Changing Your Mind is a Sign of Intelligence
Changing your mind is a sign of intelligence and a practice that you should carry out regularly. However, there are those who think that doing so reveals a lack of conviction and even character. They believe that the important thing is to protect their pride and not lower themselves to admit their mistakes.
Experts in human intelligence and creativity suggest that, when you wake up in the morning, you should ask yourself what idea, approach, or belief you’re going to change today. They claim that doing so is an exercise in mental flexibility that allows you to gain wisdom, cognitive openness, and happiness.
The flow of life requires changes and movement, just like your mind. Thus, if you don’t allow yourself to change any of your ideas from time to time, you’ll end up believing things that aren’t true. You’ll also be unable to handle uncertainty and won’t rectify your mistakes. Furthermore, you’ll become rather difficult to live with.
Intelligence goes far beyond being a genius at quantum physics or having two PhDs in mathematics. The brilliant mind is a flexible mind.
If you eternally cling to the first ideas that crossed your mind, you’ll be unable to face the most complex challenges of life.
Changing your mind is a sign of intelligence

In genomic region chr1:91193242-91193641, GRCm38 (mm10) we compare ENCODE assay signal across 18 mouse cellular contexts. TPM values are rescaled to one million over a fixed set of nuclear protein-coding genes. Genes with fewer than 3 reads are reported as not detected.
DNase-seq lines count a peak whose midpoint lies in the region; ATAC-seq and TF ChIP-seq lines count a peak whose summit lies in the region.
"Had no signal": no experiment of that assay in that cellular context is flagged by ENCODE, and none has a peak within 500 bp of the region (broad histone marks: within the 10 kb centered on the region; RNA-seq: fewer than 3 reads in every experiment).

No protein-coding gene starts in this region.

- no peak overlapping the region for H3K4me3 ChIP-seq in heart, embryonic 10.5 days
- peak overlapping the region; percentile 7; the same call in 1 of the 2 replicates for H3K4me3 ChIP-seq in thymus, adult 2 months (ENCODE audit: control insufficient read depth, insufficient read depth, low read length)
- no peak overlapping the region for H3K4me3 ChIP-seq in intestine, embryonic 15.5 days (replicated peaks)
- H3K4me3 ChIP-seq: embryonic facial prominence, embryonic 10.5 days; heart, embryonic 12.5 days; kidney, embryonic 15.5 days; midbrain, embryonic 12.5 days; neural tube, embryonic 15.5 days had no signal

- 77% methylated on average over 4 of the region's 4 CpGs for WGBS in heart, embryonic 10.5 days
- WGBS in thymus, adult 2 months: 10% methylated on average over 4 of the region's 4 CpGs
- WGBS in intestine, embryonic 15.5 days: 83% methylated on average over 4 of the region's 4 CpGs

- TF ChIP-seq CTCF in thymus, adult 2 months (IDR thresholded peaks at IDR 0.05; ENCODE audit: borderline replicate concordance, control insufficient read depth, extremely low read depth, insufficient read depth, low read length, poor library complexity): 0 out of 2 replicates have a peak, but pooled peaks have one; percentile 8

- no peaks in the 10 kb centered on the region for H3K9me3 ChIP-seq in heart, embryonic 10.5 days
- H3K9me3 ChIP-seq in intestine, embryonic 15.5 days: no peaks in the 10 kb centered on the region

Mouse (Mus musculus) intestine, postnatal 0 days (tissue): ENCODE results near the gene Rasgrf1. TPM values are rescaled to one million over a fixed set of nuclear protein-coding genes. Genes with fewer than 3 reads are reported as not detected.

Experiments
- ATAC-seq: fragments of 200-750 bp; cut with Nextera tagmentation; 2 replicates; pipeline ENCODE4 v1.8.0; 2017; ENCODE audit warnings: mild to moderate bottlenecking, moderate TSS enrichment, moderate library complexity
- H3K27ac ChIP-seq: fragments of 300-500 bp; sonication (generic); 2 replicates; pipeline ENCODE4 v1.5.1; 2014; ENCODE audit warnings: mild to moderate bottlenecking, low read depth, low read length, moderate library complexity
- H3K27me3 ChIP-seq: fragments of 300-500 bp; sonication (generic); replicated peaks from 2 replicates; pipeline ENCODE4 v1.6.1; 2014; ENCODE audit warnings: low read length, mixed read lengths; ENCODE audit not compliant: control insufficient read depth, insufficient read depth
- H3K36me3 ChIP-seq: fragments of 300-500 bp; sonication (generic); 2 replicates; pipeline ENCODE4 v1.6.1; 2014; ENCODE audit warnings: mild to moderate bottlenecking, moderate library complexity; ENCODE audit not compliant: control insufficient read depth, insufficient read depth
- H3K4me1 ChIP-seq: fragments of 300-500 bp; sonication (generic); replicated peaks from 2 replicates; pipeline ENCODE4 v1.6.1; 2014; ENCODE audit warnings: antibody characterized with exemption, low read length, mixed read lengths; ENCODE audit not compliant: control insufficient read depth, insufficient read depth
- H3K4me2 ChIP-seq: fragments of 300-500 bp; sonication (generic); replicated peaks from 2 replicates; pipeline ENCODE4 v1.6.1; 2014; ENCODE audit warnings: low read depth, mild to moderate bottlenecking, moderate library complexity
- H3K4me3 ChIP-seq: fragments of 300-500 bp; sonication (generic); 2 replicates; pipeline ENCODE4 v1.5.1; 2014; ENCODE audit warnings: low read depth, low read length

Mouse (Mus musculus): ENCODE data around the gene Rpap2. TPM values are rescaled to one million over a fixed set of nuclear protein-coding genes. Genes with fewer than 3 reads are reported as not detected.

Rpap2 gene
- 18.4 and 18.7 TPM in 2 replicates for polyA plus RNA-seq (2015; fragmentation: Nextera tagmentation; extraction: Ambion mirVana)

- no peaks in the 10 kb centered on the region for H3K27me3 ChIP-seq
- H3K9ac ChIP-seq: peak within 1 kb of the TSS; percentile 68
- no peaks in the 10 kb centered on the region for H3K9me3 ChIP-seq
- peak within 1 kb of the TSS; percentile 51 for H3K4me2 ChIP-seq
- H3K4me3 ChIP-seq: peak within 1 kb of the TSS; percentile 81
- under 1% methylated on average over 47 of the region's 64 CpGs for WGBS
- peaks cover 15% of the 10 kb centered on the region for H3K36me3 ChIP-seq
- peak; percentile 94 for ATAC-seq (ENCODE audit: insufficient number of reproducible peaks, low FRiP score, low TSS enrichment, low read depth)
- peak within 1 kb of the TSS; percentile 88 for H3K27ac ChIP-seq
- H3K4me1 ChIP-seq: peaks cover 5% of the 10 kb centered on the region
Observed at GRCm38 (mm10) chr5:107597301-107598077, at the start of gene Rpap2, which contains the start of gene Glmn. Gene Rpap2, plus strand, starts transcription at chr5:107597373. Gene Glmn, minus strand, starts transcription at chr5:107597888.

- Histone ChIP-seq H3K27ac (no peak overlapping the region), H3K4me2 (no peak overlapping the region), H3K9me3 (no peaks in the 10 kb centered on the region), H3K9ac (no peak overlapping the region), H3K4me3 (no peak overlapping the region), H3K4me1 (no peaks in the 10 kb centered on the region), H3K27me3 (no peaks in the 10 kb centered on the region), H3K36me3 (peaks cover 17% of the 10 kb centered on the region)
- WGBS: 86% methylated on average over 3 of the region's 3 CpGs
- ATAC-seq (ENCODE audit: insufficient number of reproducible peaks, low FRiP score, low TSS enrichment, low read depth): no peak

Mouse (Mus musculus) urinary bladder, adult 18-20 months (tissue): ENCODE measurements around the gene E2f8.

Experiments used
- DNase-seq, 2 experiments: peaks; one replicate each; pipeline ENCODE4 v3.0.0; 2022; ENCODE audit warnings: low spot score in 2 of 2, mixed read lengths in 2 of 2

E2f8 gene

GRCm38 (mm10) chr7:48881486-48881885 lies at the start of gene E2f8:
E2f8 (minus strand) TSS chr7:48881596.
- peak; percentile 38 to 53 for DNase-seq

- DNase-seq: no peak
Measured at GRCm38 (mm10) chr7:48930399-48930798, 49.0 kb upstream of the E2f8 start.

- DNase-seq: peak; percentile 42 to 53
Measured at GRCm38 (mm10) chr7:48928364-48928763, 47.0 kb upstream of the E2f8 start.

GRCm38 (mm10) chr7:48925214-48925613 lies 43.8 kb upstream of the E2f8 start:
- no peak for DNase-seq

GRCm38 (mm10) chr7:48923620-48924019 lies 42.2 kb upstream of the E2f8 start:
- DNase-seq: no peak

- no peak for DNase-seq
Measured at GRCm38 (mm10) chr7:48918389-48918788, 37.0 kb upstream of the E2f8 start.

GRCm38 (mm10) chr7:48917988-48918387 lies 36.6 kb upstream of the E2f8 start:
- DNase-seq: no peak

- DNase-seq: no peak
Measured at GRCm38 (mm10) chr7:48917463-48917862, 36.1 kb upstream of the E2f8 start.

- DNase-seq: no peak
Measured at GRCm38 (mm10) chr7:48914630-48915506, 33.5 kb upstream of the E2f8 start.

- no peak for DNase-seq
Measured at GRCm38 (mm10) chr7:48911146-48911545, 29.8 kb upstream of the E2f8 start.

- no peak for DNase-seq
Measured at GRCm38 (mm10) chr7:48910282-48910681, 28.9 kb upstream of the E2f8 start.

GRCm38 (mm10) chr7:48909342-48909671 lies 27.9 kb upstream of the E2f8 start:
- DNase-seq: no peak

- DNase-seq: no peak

Few things are more comfortable than defending the same ideas shared by your friends, partner, work colleagues, and family. Having the same beliefs, ideologies, and attitudes in common with your reference group offers you satisfaction and cohesion. However, what happens when you suddenly disagree with the rest and defend your own opposing opinion?
What happens is that those around you feel challenged. They ask you when you started to think like that and why you suddenly have such different opinions. Someone must’ve brainwashed you, they claim. Because changing your mind is something that not everyone understands or respects. In fact, they often find it to be contradictory.
They prefer you with your focused ideas, entrenched in your usual predictable approaches that are consistent with what others think. Nevertheless, just because you defend an idea you previously rejected doesn’t mean you’re a fake, a sellout, or any less honest. In fact, being open to other approaches and recognizing their usefulness is an inescapable sign of wisdom.
Cognitive stubbornness and taking for granted ideas that you know are wrong doesn’t make you stronger. It makes you ignorant.
Good leaders know the importance of changing their minds
As we’ve already mentioned, changing your mind is a sign of intelligence but many feel that doing so undermines their authority. This is exactly what Harvard Business School experts Martha Jeong, Leslie K. John, Francesca Gino, and Laura Huang discovered. In their research study, they discovered that many leaders and entrepreneurs are reluctant to change their focus or to dismiss any of their ideas.
It seems they believe that giving up on their truths or admitting errors is an act of fallibility. Indeed, for some, standing firm in their initial positions is a show of power and conviction. However, true leaders and highly successful people know that braggarts don’t get far. Only those who allow themselves to be flexible and change their perspective from time to time reveal true brilliance.